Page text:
Sir Jeffrey Donaldson, the DUP’s leader at Westminster, has had a ringside seat for the extraordinary political drama which has consumed the party in recent months.
And now, with the Lagan Valley MP widely expected to assume leadership of the party following the resignation of Edwin Poots, his main challenge will be to restore stability following one of the most turbulent periods in the DUP’s history.
Sir Jeffrey originally put his name forward to become leader after Arlene Foster was ousted following internal party unrest. He was narrowly defeated by Mr Poots by 19 votes to 17 in the DUP’s first ever leadership election last month.
However, Mr Poots’ decision not to mention his defeated rival in his acceptance speech and his positioning of close allies in key ministerial posts was seen as indicative of his failure to heal the wounds which had opened up within sections of the party.
Sir Jeffrey was one of three MPs who turned up last week at a key Stormont meeting of DUP MLAs after Mr Poots announced his decision to go ahead and nominate his close ally Paul Givan to the role of First Minister, after a deal was struck ending a stalemate over Irish language laws, with the UK Government agreeing to legislate if Stormont does not.
Mr Poots left the meeting before it had concluded, to nominate Mr Givan in the Assembly, and before a vote was taken which revealed that the majority of the DUP opposed the move.
Sir Jeffrey was also in attendance at a key meeting at DUP headquarters later the same day, where Mr Poots was told that he had lost the confidence of party officers, prompting his resignation as leader just 21 days after he had been ratified.
Now, it seems that it will fall to Sir Jeffrey to pick up the pieces, although if he does become leader he will have to deal with many of the same challenges which faced his predecessor.
The party was infuriated by the acceptance of the deal over Irish language laws, and Sir Jeffrey may also be expected to take a harder line over the Northern Ireland Protocol, which unionists oppose.
He will also have to unite a party still reeling from the ousting of Mrs Foster as well as the resignation of Mr Poots, ahead of Stormont elections currently scheduled for next year.
Sir Jeffrey has also previously indicated that, if he becomes party leader, he will run in the Assembly elections and take up the First Minister position at Stormont, although this could open up the possibility of a tricky by-election in his Lagan Valley seat, where the Alliance Party has made gains in recent years.
Whatever the outcome, Sir Jeffrey is a political veteran and holds the title of the longest-serving MP in Northern Ireland, having been walking the corridors of Westminster since 1997.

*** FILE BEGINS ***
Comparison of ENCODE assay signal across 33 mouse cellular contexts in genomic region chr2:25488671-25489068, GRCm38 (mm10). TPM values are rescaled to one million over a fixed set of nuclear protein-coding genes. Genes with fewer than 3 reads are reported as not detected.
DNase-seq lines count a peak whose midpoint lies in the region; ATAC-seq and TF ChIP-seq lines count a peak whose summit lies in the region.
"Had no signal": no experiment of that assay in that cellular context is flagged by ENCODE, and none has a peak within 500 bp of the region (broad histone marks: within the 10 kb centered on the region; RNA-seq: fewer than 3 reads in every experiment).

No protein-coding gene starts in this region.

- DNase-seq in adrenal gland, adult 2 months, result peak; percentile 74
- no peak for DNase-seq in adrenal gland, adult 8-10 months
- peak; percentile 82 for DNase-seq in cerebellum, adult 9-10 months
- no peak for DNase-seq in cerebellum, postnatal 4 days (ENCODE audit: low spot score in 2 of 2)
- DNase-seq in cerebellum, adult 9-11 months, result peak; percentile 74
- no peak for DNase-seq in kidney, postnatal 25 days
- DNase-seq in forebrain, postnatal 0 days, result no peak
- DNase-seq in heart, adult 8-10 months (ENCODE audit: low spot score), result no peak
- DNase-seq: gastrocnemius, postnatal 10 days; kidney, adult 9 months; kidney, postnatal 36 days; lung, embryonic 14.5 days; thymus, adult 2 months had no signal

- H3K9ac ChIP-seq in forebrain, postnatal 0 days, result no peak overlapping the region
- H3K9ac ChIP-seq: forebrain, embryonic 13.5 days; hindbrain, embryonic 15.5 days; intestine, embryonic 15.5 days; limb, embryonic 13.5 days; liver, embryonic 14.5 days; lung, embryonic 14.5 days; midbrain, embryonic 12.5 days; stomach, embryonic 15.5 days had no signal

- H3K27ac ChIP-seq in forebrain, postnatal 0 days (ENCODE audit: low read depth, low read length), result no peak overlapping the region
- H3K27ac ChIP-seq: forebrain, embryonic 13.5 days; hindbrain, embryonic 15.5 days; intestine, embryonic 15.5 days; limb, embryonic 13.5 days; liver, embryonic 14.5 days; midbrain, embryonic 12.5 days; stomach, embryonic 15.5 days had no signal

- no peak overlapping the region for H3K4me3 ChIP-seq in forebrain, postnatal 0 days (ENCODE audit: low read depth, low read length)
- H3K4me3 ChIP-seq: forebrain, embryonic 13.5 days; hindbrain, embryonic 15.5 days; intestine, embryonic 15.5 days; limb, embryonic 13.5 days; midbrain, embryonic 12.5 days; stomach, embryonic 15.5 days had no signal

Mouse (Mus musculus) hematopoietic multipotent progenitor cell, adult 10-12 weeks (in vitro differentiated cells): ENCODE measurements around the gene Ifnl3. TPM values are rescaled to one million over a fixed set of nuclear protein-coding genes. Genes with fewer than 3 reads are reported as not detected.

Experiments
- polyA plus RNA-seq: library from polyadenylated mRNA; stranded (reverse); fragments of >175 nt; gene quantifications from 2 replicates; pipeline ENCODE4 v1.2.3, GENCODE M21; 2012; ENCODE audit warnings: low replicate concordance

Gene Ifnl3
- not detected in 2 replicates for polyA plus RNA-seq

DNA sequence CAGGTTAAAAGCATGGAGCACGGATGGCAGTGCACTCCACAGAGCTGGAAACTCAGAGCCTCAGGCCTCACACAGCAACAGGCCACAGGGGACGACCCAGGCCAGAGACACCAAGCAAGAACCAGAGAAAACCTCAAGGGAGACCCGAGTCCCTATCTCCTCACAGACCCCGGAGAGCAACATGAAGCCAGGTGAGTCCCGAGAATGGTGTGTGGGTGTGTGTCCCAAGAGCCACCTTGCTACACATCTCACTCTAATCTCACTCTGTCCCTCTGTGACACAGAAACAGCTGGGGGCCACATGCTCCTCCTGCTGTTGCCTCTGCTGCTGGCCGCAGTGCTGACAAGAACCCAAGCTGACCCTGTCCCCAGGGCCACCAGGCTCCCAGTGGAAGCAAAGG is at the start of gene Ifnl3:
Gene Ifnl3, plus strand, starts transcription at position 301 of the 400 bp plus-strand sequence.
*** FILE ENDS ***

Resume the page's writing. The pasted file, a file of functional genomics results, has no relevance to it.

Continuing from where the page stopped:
The 58-year-old, who was born in Kilkeel in Co Down, started out with the Ulster Unionist Party (UUP), which he joined at a young age.
He has previously spoken about the first time the Troubles affected his family – the murder of his cousin Samuel Donaldson, an RUC constable.
He was the first police officer to be blown up by the IRA in the conflict.
It was this event that influenced Sir Jeffrey’s decision to enter political life.
At the age of 16, he followed his family tradition by becoming a member of the Orange Order, and later followed in the footsteps of his late father Jim by joining the Ulster Defence Regiment (UDR).
The former Ulster Unionist is seen as a moderate whose political outlook is broadly in line with Mrs Foster’s.
In 1985, aged 22, he was elected to the Northern Ireland Assembly, becoming the youngest person to win a seat at Stormont.
His relationship with former UUP leader David Trimble began to crumble over the Good Friday Agreement.
Sir Jeffrey led a walkout of the 1998 peace talks after opposing the early release of republican and loyalist prisoners.
He left the party along with Mrs Foster and Norah Beare and joined the DUP in January 2004.
There is a sense that the traditional wing of the DUP never quite trusted Mrs Foster due to her UUP roots, and Sir Jeffrey could face a similar challenge if he is to succeed her.
In 2009, Sir Jeffrey apologised for claiming for pay-to-view films on his parliamentary expenses during hotel stays.
He repaid the £555 and said he was wrong to submit the claims.
While the cost of the films was in the highest price category, Sir Jeffrey denied that the content he watched was of an adult nature.
Asked what he had been watching, Sir Jeffrey said it included the Star Wars trilogy and The Lion, The Witch And The Wardrobe.
He was recognised by the Queen in her 2016 Birthday Honours and was given a knighthood.